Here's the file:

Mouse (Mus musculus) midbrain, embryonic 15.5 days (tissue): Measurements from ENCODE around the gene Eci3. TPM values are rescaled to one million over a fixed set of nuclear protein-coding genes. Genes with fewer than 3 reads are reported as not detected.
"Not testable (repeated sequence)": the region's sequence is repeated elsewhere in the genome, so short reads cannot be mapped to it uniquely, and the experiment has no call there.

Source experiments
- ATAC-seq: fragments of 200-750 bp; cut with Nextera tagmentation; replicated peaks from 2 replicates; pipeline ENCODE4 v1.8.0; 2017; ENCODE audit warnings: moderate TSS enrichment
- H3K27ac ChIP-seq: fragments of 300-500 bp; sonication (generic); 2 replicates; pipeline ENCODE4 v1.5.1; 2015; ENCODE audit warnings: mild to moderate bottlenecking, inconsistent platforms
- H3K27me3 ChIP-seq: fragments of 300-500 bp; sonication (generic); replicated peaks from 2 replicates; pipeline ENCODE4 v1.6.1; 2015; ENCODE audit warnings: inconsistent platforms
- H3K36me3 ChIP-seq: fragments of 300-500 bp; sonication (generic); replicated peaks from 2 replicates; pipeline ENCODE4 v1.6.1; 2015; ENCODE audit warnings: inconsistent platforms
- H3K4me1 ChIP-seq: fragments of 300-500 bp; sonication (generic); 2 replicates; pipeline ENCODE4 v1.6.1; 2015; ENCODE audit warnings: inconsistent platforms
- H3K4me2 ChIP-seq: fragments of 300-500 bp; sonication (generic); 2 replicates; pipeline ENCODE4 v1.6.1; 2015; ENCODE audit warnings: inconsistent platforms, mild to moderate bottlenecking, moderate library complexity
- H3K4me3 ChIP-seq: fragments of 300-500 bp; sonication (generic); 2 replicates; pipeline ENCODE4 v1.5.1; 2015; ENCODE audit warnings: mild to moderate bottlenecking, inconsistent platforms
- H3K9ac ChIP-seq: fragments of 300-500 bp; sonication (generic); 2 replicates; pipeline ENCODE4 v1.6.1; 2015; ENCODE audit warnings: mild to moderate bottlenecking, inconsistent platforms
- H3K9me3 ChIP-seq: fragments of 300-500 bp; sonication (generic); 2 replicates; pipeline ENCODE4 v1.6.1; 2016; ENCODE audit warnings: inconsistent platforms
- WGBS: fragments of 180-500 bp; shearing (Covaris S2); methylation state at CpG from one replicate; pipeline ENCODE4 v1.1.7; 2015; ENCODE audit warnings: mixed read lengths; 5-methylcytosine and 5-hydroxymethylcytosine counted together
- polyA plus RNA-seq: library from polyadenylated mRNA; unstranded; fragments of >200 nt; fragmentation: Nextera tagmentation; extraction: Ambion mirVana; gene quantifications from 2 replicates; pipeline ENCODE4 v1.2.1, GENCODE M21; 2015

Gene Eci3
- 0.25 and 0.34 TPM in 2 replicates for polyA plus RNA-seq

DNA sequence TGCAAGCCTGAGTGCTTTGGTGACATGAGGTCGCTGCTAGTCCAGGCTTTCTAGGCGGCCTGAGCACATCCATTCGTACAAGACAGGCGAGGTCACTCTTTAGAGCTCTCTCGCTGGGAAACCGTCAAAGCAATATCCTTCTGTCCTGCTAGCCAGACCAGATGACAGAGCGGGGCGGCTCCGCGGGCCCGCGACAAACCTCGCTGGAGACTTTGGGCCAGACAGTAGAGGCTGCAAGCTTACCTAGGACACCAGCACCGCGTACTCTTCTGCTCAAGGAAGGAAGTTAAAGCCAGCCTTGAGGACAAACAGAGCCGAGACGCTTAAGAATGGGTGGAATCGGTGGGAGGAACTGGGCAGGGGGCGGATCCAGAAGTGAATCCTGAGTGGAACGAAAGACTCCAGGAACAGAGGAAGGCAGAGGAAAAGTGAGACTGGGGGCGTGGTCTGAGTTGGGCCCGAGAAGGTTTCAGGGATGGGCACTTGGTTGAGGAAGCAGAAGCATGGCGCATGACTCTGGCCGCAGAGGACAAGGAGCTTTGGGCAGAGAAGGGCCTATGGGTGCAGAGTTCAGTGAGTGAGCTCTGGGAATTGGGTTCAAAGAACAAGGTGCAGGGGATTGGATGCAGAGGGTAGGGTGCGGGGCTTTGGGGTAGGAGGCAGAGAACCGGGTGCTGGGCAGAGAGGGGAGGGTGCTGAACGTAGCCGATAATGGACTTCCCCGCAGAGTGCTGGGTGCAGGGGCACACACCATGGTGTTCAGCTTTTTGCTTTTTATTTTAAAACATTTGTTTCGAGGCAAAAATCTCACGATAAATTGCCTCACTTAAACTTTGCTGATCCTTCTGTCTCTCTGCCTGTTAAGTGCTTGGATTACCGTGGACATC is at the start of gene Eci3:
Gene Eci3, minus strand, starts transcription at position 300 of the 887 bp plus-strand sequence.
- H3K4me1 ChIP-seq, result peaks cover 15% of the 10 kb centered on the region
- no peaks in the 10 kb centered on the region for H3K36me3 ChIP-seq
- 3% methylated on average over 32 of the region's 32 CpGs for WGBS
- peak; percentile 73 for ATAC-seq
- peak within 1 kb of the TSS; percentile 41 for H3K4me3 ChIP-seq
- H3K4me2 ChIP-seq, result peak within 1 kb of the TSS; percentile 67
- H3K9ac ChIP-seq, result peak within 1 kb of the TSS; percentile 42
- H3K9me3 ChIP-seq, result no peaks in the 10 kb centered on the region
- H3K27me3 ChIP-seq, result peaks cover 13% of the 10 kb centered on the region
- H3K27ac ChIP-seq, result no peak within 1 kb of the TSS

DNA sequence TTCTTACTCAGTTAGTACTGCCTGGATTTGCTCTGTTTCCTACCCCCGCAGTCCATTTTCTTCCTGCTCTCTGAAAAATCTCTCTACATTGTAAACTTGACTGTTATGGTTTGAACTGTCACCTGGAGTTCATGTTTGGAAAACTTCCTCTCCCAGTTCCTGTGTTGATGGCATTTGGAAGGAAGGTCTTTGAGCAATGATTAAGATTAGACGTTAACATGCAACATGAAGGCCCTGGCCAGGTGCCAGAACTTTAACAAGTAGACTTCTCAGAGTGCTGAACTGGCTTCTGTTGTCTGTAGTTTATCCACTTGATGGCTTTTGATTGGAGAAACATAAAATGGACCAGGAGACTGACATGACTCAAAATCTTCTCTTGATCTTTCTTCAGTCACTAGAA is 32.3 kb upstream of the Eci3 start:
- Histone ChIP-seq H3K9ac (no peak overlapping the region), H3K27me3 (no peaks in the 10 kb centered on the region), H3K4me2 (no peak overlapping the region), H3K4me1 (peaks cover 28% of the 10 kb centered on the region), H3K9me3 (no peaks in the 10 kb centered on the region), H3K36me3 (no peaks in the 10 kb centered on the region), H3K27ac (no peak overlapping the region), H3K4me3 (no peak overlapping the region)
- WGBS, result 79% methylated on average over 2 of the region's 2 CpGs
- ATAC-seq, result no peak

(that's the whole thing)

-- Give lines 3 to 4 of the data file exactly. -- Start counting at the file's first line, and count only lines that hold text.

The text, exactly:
Source experiments
- ATAC-seq: fragments of 200-750 bp; cut with Nextera tagmentation; replicated peaks from 2 replicates; pipeline ENCODE4 v1.8.0; 2017; ENCODE audit warnings: moderate TSS enrichment